Monday, November 21, 2011

Round-Up: November 21

Here is a round-up of today's blog posts - and for previous posts, check out the Bestiaria Latina Blog archives. There are notices also at Twitter - look for Aesopus and AesopusEnglish.

HODIE: ante diem undecimum Kalendas Decembres.

OWEN'S EPIGRAMS: The two new Owen epigrams, with Harvey's English versions, are De Die and De Autumno.

ANECDOTE OF THE DAY: Today's anecdote is Alexander Sacrificans, a story about Alexander and the young men of Macedon.

VERBUM WIDGET: The word from the daily widget is GRATIA - which also has a brief essay at the Verbosum blog. Here's one of the sayings you can find in that essay: Gratia gratiam parit, "One favor gives rise to another."

FABULAE FACILES: The NEW easy-to-read fable is Equus Circensis Molae Iugatus, the story of a racehorse condemned to work in a mill.

FABULAE FACILES WIDGET: The fable from the Fabulae Faciles widget is Luscinia et Accipiter, the famous fable of the nightingale caught by the hawk.

MILLE FABULAE: The "chunk" of Mille Fabulae et Una today is Fable 61 through Fable 70, including Vulpes, Lupus, et Puteus, a hilarious story about a fox trapped in a well who traded places with a foolish wolf.

NEW MILLE FABULAE: The NEW fables with images are Agricola et Fur, a story about how both a farmer and the gods were victims of theft, and Rusticus Aratrum Portans, a story about a good-hearted but foolish farmer.

MILLE FABULAE WIDGET: The fable from the Mille Fabulae et Una widget is Capra in Rupe Stans et Lupus, the story of a wolf trying to lure a goat down from a cliff.

GOOGLE BOOKS: Today's Google Books are A Selection of Aesop's Fables and Thummel's Aesop in Rhyme .

TODAY'S MOTTOES & PROVERBS: Widgets available at Schoolhouse Widgets.

Tiny Proverbs: Today's tiny proverb is: Sciens cavebo (English: Being aware, I will take care).

3-Word Mottoes Verb-less: Today's 3-word verb-less motto is Deus robur meum (English: God is my unshakable strength).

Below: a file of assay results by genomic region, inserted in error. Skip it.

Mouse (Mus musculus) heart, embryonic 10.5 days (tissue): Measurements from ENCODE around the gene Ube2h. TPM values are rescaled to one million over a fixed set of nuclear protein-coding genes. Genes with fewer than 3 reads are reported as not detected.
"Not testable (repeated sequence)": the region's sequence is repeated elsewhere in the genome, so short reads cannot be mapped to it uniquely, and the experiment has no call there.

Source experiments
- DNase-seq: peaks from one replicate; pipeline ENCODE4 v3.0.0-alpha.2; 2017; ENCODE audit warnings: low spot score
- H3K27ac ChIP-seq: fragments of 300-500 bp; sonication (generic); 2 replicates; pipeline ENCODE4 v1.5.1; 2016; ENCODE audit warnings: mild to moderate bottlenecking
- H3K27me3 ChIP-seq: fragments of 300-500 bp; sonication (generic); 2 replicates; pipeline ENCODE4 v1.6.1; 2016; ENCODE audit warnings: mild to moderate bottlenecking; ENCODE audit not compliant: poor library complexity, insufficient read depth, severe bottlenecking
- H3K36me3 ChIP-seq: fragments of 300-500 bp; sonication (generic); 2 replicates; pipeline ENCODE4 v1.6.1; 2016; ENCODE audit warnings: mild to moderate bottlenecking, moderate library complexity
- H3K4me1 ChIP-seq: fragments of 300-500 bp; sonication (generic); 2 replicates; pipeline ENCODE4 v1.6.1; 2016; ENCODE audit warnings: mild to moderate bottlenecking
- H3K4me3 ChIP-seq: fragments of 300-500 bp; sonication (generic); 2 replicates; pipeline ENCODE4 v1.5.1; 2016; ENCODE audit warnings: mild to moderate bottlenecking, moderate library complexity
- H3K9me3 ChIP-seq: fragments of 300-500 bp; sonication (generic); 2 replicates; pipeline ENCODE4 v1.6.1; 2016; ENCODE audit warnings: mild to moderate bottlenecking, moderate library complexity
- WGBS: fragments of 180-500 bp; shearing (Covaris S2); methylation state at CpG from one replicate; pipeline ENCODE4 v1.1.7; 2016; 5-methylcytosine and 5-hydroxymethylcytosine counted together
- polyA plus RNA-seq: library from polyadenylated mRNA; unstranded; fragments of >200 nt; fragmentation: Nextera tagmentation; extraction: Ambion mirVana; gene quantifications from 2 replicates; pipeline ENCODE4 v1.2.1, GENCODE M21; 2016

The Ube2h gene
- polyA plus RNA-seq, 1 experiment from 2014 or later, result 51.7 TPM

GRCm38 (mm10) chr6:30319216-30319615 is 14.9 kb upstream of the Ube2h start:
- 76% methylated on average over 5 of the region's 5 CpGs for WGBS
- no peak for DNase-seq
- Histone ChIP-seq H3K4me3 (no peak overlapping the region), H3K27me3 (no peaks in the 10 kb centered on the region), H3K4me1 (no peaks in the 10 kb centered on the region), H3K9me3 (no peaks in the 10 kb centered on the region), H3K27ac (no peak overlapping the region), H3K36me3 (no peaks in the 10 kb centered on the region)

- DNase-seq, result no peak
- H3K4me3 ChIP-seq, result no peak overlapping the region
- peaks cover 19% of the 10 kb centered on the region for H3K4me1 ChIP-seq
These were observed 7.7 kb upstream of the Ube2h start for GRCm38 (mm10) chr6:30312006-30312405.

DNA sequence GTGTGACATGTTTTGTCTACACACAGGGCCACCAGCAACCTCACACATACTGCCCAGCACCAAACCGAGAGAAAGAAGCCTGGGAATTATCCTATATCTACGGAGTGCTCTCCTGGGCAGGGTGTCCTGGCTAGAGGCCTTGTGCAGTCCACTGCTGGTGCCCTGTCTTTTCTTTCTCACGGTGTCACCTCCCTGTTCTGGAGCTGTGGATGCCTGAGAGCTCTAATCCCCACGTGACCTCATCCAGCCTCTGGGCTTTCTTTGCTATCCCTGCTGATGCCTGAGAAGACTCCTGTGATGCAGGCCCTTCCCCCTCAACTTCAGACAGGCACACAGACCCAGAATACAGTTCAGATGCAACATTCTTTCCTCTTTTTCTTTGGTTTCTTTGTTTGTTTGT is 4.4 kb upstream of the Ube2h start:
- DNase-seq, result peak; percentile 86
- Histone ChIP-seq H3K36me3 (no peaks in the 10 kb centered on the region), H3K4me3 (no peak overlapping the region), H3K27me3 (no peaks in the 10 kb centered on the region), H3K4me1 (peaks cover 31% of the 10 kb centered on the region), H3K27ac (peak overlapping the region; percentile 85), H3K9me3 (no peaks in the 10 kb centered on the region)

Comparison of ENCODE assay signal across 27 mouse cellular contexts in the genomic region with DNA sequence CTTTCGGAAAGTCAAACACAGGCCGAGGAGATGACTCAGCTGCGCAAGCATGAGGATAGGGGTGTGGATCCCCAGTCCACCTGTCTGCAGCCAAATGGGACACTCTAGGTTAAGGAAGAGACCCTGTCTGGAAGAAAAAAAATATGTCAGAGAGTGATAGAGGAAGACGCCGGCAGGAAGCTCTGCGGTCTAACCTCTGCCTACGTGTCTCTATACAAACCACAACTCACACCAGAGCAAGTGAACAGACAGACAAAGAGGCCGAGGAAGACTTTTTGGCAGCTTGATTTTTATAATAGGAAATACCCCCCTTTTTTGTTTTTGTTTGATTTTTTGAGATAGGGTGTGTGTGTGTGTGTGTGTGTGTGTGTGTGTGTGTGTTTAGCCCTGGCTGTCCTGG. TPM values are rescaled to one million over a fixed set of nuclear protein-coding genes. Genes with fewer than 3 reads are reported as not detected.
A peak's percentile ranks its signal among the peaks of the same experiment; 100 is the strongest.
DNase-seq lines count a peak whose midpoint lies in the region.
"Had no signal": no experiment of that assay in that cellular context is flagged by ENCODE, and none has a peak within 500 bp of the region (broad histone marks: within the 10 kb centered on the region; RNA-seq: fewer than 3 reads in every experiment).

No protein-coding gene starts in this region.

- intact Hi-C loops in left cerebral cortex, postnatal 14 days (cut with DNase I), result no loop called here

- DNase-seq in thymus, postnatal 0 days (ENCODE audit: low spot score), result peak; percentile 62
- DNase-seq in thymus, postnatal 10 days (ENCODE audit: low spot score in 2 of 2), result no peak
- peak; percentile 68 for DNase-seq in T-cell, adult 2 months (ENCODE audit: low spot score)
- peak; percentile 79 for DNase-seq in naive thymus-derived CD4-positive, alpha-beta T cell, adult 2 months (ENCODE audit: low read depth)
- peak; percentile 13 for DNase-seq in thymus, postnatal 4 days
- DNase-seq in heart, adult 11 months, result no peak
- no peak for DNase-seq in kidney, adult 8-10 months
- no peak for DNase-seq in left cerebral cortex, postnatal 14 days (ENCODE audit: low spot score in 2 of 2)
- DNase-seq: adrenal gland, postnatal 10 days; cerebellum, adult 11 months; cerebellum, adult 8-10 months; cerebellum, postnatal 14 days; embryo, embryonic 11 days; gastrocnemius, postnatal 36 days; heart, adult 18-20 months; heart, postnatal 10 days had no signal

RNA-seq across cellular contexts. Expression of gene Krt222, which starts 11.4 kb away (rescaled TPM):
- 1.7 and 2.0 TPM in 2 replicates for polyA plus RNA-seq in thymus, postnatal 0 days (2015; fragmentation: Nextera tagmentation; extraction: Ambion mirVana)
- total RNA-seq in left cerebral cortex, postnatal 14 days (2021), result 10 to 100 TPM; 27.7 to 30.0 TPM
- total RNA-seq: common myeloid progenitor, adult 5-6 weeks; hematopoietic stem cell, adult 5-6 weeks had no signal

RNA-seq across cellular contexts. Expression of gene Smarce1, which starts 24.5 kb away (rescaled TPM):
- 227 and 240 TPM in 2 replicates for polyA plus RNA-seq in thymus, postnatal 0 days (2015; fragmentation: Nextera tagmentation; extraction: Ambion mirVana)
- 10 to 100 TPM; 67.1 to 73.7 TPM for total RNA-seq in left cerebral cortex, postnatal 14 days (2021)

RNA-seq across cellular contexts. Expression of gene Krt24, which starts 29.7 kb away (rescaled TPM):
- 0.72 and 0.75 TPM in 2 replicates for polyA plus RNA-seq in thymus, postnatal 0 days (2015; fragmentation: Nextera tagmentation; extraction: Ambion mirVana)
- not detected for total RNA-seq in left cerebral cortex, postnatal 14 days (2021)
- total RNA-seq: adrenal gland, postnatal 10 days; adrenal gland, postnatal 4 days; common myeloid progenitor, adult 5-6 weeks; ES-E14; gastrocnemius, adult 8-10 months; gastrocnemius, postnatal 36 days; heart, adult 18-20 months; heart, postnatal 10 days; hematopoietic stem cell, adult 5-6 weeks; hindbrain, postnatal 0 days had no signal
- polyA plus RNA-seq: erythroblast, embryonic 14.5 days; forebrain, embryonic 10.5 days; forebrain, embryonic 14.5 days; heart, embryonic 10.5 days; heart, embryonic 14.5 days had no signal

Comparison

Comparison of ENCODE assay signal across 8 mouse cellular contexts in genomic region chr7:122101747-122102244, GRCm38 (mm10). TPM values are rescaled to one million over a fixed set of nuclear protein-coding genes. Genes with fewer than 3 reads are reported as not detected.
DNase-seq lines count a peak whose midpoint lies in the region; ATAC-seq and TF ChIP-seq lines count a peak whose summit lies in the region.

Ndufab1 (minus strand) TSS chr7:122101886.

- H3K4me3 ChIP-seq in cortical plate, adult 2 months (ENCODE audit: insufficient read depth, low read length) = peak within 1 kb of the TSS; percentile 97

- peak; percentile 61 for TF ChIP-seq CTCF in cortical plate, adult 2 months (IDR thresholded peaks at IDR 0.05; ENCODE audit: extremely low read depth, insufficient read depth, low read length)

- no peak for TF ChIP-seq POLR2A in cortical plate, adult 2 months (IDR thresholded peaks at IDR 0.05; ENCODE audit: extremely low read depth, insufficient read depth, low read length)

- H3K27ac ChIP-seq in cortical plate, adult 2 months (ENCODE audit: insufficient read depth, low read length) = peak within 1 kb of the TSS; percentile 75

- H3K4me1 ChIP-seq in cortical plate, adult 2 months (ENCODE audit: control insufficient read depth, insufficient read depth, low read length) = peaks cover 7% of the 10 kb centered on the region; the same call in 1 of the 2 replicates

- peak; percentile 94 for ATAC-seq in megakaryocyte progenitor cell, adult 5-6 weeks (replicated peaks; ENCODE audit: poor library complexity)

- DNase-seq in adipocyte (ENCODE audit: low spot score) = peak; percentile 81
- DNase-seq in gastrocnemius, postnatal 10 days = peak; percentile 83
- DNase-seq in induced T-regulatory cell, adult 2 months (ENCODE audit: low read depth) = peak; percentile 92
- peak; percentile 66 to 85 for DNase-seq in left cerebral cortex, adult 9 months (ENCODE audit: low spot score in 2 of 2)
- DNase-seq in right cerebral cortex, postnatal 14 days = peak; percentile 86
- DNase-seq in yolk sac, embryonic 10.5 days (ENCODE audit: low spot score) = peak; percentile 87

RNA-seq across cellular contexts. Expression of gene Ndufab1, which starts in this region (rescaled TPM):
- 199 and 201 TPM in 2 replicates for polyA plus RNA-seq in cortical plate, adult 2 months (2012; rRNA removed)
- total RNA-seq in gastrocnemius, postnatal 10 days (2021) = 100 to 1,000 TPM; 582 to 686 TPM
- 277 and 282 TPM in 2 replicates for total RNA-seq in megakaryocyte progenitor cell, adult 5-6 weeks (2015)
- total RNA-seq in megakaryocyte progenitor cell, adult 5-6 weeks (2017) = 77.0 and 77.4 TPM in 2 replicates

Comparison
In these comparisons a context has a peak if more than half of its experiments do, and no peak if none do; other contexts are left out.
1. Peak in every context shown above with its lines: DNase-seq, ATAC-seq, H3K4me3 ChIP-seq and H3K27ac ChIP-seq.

Latin Animal Proverb: Today's animal proverb is Dum fugans canis mingit, fugiens lepus evadit (English: When the dog in pursuit stops to pee, the fleeing rabbit gets away).

Proverbs of Polydorus: Today's proverb from Polydorus is: Acti labores iucundi sunt (English: Work, once done, is pleasant).

Proper Name Proverb from Erasmus: Today's proper name proverb from Erasmus is Cretensis Cretensem (English: It takes one Cretan to best another; from Adagia 1.2.26; the Cretans were notorious for starting quarrels).

Greek Proverb of the Day: Today's proverb is Ὑπὸ παντὶ λίθῳ σκορπίος (English: There's a scorpion under every rock).

For an image today, here is the fable of the how the fox tricked the wolf into trading places: 69. Vulpes, Lupus, et Puteus. Vulpes casu cecidit per unam situlam in puteum. Venit lupus et quaerebat quid faceret ibi. Quae ait, “Bone compater, hic habeo multos pisces et magnos; utinam mecum partem haberes!” Et ait lupus, “Quomodo possem illuc descendere?” Ait vulpecula, “Supra est una situla; pone te intus, et venies deorsum.” Et erant ibi duae situlae; quando una ascendit, alia descendit. Lupus posuit se in situlam et descendit; vulpecula in alia situla ascendit. Et quando obviaverunt sibi, ait lupus, “Bone compater, quo vadis?” Et ait vulpes, “Satis comedi et ascendo. Tu descende et invenies mirabilia.” Descendit miser lupus nec invenit aliquid nisi aquam. Venerunt mane rustici et extraxerunt lupum et usque ad mortem verberaverunt. (source)

Vulpes et Lupus

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